Can I expense a roof replacement on my rental?

8 Replies

I will be replacing the roof on one of my rental properties this summer.  The question is can I expense is all this year or do I have to depreciate it?  I ask because I've heard both sides lately.  The normal consensus is a roof replacement has to be depreciated, but I've read of instances where if you can't rent the house because the roof leaks the IRS has allowed it to be expensed. 

The other reason I ask is the company I work for replaced a roof last year and I was told that if it was a replacement and not a substantial roof improvement it was an expense and not a capital improvement.

In my mind this is a repair, because we are only replacing the shingles not the underlayment and it does not improve the roof design or type, and there is no improvement from the original.  If I have to depreciate it the depreciation could be more than the property is worth.

@Paul Caryl Of course most investors including myself want to expense it all this year. You are walking a fine line if you bend the rules too often. Ask a few good CPAs the question before finalizing your decision. A roof, like carpeting or a furnace etc.. can be written off over so many years. The IRS has a schedule which should be followed.

Unfortunately it has to be capitalized

See CFR  1.263(a)-3. Examples (j) 13, and (k) 15, both indicate you may expense IF you have the requisite facts. I have a roof to do soon that will have equivalent facts so I will definitely be expensing.

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@Paul Caryl

  1. Based on court cases removing and replacing all of the roof-covering material were deductible repairs because the purpose of the work was to prevent leaks and to keep the roof in good condition.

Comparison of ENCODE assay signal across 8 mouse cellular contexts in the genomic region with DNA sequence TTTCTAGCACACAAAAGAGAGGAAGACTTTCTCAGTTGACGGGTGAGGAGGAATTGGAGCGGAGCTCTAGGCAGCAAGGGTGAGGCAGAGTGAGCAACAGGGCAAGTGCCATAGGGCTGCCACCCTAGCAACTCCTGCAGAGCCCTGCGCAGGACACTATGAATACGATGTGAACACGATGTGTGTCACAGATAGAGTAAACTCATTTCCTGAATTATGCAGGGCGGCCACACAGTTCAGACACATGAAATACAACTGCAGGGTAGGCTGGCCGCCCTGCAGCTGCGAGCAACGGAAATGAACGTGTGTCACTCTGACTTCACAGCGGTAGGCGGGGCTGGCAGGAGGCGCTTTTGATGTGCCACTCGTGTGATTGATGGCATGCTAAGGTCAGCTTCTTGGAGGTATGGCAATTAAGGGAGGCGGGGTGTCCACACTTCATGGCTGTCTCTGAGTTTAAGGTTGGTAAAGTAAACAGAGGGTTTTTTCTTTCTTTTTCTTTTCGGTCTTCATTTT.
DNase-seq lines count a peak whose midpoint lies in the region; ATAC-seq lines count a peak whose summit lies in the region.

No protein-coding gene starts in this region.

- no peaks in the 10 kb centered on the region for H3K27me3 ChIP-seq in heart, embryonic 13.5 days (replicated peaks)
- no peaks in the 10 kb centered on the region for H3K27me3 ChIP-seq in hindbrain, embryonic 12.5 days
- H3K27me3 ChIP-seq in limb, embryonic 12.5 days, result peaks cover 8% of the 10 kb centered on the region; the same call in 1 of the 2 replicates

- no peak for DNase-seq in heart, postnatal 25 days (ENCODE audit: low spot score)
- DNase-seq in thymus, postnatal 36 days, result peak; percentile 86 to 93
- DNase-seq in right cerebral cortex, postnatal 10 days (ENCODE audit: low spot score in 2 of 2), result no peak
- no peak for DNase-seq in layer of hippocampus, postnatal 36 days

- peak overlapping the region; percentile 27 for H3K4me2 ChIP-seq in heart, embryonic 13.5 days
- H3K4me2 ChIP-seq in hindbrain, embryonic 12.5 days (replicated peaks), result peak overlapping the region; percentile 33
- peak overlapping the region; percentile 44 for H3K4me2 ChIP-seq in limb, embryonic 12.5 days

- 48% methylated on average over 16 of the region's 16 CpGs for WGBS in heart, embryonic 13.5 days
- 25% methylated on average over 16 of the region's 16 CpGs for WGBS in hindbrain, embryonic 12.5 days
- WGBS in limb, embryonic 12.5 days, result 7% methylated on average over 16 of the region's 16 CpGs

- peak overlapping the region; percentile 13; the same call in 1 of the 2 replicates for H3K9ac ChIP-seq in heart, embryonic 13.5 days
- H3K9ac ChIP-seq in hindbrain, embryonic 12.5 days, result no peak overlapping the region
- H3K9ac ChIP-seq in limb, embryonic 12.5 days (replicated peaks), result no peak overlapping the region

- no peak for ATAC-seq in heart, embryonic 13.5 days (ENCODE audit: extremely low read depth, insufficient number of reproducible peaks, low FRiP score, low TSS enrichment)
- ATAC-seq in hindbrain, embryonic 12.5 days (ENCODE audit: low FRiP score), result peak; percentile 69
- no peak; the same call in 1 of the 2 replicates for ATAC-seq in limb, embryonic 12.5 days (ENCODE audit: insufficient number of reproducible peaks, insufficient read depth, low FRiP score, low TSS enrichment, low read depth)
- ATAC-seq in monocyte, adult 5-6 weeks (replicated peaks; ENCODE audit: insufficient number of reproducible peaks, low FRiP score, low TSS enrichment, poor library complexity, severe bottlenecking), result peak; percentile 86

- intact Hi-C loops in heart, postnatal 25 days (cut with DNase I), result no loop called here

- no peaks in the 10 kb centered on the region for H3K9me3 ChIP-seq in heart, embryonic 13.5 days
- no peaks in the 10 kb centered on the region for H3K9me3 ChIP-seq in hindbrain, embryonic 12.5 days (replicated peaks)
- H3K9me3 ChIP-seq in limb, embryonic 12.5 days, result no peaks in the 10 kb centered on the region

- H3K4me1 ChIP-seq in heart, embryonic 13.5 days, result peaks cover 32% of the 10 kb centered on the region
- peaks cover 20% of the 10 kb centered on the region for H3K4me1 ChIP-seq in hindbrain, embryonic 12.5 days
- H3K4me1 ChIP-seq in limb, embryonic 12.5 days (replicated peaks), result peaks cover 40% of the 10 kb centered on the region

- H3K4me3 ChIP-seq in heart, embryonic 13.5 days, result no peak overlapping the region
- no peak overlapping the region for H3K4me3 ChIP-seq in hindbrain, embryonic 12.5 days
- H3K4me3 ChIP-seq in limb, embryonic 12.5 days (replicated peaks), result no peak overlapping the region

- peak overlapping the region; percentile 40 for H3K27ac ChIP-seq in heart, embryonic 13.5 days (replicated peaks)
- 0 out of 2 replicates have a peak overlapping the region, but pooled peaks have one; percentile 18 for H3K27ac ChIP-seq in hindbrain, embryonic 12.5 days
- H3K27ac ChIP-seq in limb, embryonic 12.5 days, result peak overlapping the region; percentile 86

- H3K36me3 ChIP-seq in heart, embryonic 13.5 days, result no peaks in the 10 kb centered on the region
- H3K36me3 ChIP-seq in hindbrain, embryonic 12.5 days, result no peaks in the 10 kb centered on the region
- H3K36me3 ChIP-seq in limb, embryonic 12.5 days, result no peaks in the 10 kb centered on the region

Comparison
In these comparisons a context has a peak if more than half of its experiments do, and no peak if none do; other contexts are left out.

2. However,  when the roofing material was removed down to the building's wooden structure, a new roof-drain added and a new roof reapplied (with the replacement roof expected to last 20 years), the court found that the existing roof had been replaced, so costs were capitalized. 

Replacing all the Shingles ( not just a few) is generally considered improvements. If you repaired part of the roof to prevent leaks would be considered repairs but you are replacing the entire roof because of its old life on top of the leaks, if any, would be a replacement. 

The examples provided above from the IRS regs talks about the roof membrane, which is not the major component of the roof, so replacing them would be a repair. However, if you replace a major component of what IRS call Unit of property (UOP), you have to capitalize the cost. But we can safely assume that ALL the shingles are the major component of the roof and replacing them is a replacement of the roof. 

If you want to take repair position make sure you can defend it. 

Good luck. 

@Christopher Smith

Just because you see the word "roof" in a paragraph does not mean you can ignore the other words. The examples in the Regs you cited apply to a roof membrane on a commercial property. 

You cannot expand it to roof replacement on residential homes.

Under the new tax reform, roof replacement on a commercial property can be fully expensed in the first year, but once again - commercial property.

Make sure your facts are actually equivalent.

@Paul Caryl - the correct answer is given by @Ashish Acharya

Originally posted by @Michael Plaks :

@Christopher Smith

Just because you see the word "roof" in a paragraph does not mean you can ignore the other words. The examples in the Regs you cited apply to a roof membrane on a commercial property. 

You cannot expand it to roof replacement on residential homes.

Under the new tax reform, roof replacement on a commercial property can be fully expensed in the first year, but once again - commercial property.

Make sure your facts are actually equivalent.

@Paul Caryl - the correct answer is given by @Ashish Acharya

 I didn't ignore the other words you have ignored mine, I said if your fact pattern fits the regulation example then expense. Mine does fit it so I will expense. I didn't say his did, that is his call.

That is the correct answer.

@Ashish Acharya

 Thanks for the info.  Some times it's hard to weed through the information you hear, so I appreciate the help.  The government certainly doesn't make it easy.

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